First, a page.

Especially after Vivien Balakrishnan said two weeks ago that planning for droughts should be a priority for Singapore.

I mean, GTFO, right?

Man hauled to court for inciting violence on Facebook

Man hauled to court for inciting violence on Facebook

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But how does the prosecution determine if it was indeed a real and imminent threat?

Uh oh. Looks like Temasek Review is in the news again for the wrong reasons.

This time, in what is perhaps the first case of its kind, a social networking site user is hauled to court to face charges for inciting violence on Facebook.

The 36-year-old man is accused of doctoring a photograph of a Vietnamese general executing a Viet Cong guerilla by superimposing the face of the guerilla with ex-deputy PM Wong Kan Seng’s face.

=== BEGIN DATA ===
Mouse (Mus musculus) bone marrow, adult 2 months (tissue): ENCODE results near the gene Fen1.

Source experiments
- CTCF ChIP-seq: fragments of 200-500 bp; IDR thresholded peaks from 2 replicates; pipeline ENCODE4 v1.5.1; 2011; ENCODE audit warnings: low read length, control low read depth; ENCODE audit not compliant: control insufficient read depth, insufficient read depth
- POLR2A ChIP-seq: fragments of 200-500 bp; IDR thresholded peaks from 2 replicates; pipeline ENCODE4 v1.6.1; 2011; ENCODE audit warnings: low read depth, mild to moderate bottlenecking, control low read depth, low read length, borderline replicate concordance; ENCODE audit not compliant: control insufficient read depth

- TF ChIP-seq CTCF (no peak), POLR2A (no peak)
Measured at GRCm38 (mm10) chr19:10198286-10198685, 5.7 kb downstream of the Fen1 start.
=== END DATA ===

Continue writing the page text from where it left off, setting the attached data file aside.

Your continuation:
He subsequently used it as a profile display picture, posted a link to a video clip depicting the assassination of former Egyptian president on Temasek Review’s Facebook page and followed up with a comment calling for a re-enactment during the 2010 National Day Parade.

There are two aspects that are troubling about this trial. And not the least because what was done appeared a tad too juvenile to be worth prosecution in the first place.

First, how does the prosecution determine whether there was indeed a real and imminent threat posed by the defendant?

Where does one draw the line between a mischevious inconsequential act and an actual threat?

Well, as a news consumer who needs to rely on Channel News Asia’s reporting to provide the facts, you will never know because it simply doesn’t elaborate.

Damn you, sparse reporting!